Jobs boost as manufacturer invests £10m in St Helens plant

editorial image

Insulation manufacturer Knauf has made a multi-million pound investment in its St Helens plant - creating 18 new jobs.

The company, which makes mineral wool insulation, has entered into a long-term contract with commercial recycling firm, Veolia.

The funding will be made to the firm’s glass cullet processing facility, which neighbours its St Helens manufacturing plant.

And bosses have announced the new deal with create 18 jobs at the plant.

It will see Veolia clean, dry and refine tens of thousands of tonnes of recycled glass, to be used by Knauf Insulation in the production of its energy saving insulation products.

The crushed glass “cullet” will be melted and spun into the glass mineral wool products it sells to some of the UK’s biggest housebuilders and construction firms.

John Sinfield, managing director at Knauf Insulation Northern Europe, said: “The construction of the new facility will help grow the St Helens’ economy by creating permanent jobs and using local firms to complete its construction.

“Working with Veolia on this investment perfectly aligns with our goals for improving the efficiency and sustainability of our processes.

“And, given recent building product shortages impacting the construction sector, the announcement also highlights our commitment to proactively working to safeguard our supply.”

Estelle Brachlianoff, senior executive vice-president at Veolia UK and Ireland, said: “We are delighted to be investing in the local economy and providing a closed loop solution for glass packaging from our Material Recovery Facilities including two we operate for Merseyside Recycling and Waste Authority and the Merseyside and Halton District Councils.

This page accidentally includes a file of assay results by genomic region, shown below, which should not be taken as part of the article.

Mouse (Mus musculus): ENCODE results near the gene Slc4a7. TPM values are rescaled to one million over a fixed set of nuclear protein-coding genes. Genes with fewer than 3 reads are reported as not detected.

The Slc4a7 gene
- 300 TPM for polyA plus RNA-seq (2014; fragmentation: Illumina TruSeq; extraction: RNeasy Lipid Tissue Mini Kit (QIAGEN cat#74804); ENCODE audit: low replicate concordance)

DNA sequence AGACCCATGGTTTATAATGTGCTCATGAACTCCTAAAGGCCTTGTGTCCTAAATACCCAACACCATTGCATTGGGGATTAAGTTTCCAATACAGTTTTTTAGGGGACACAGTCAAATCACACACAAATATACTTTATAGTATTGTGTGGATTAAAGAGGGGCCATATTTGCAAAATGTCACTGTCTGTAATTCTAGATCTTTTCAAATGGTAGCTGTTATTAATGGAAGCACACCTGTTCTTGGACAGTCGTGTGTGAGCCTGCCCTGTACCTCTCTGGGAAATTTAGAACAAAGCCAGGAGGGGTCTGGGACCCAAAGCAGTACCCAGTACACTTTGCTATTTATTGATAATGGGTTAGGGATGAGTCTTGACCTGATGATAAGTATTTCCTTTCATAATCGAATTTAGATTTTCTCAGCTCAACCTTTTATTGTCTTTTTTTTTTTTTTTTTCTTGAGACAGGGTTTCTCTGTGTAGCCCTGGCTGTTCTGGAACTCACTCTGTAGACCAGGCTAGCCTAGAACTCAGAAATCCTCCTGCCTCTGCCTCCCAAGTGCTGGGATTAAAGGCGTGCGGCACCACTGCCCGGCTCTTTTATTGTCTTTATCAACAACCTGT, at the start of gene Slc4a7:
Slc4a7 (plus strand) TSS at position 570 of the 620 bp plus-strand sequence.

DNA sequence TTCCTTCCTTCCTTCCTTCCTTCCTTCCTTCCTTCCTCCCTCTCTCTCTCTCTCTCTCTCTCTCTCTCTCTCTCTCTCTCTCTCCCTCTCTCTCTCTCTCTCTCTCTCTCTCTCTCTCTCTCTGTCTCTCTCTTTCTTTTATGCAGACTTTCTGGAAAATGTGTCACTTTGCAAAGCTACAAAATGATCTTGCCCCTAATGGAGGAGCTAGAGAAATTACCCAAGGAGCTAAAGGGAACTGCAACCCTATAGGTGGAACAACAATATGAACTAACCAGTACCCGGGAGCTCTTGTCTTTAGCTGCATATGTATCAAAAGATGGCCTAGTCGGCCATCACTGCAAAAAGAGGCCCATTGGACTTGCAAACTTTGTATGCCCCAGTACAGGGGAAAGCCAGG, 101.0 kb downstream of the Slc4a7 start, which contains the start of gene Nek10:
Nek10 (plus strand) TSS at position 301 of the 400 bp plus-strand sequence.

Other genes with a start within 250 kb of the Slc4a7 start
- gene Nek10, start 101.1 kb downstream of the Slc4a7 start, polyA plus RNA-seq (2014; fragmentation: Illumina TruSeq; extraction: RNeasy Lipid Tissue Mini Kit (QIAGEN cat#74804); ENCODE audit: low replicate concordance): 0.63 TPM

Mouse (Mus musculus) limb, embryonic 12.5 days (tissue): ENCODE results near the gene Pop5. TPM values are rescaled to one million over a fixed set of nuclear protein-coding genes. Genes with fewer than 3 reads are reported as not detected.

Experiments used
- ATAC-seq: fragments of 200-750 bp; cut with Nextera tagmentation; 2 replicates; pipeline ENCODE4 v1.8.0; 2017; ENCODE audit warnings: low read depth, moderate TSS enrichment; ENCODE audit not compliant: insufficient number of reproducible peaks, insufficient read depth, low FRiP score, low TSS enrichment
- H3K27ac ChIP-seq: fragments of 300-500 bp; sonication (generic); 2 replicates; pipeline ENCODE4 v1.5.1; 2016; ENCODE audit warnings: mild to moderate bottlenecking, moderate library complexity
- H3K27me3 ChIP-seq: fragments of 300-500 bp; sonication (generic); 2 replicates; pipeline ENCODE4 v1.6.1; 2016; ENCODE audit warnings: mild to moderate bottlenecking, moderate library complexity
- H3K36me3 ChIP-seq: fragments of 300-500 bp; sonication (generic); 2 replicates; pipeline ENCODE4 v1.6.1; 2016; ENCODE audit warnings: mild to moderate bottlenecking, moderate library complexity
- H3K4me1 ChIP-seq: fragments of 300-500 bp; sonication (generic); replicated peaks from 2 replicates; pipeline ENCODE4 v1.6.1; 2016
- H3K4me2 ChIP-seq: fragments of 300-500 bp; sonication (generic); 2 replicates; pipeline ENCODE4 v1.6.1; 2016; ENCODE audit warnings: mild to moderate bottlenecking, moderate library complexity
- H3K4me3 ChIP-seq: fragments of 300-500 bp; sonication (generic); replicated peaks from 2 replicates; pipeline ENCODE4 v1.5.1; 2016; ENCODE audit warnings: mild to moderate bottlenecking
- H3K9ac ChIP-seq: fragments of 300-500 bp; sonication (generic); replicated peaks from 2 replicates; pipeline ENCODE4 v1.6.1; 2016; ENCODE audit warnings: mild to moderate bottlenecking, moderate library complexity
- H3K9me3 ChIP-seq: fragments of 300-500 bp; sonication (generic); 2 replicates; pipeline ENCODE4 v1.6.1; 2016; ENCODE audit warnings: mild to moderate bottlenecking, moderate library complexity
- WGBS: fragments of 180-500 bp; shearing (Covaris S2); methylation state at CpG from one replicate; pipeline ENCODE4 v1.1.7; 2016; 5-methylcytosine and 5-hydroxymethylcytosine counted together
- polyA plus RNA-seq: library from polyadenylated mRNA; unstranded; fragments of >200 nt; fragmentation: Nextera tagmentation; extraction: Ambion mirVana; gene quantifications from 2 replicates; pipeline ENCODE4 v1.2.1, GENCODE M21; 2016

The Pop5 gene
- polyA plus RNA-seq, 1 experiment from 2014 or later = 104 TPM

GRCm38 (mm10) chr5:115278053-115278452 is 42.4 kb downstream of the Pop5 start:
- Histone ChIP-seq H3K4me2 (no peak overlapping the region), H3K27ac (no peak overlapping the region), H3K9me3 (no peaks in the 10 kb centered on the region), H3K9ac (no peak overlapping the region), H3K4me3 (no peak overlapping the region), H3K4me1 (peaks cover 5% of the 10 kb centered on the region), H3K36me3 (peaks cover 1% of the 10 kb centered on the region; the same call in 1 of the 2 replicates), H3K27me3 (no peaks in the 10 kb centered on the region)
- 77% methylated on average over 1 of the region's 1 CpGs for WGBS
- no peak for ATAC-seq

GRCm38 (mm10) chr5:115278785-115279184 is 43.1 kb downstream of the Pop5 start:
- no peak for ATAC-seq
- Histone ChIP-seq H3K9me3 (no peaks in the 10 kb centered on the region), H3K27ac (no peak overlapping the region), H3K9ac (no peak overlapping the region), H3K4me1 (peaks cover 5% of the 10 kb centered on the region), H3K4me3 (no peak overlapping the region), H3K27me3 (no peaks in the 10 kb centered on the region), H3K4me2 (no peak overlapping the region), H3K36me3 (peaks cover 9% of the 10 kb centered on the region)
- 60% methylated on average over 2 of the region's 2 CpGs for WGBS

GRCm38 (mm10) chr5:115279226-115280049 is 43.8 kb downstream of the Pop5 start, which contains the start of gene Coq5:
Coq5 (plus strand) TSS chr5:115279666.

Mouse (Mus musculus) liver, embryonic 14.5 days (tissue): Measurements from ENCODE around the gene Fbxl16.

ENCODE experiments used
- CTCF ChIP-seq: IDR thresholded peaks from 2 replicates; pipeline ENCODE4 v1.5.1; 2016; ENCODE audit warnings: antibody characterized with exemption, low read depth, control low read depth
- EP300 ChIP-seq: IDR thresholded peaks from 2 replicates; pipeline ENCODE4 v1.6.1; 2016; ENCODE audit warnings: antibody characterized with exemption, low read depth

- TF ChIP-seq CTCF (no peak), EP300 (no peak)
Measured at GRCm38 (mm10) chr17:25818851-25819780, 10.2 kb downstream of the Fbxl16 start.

“This will help save raw materials, lessen energy demand, cut CO2 emissions and reduce the amount of materials going to landfill.

“This facility will be the first of its kind in the UK and means everything from glass bottles to jam jars will be transformed into energy saving insulation products for houses, offices and other buildings.”

Coun Graham Morgan, chairman of Merseyside Recycling and Waste Authority, said: “The authority is always working with its contractors to promote the circular economy in relation to the reuse and recycling of raw materials, and this new facility is an excellent example of local solutions that can reduce costs and the impact on the environment.

“We’re also pleased that Veolia’s investment has created 18 direct local jobs at the facility, and many more along the supply chain in the area.”

The process of using glass cullet uses less energy than traditional methods of manufacturing mineral wool insulation, with the associated energy saving generated from recycling a single glass bottle equal to powering a 100-watt light bulb for almost an hour.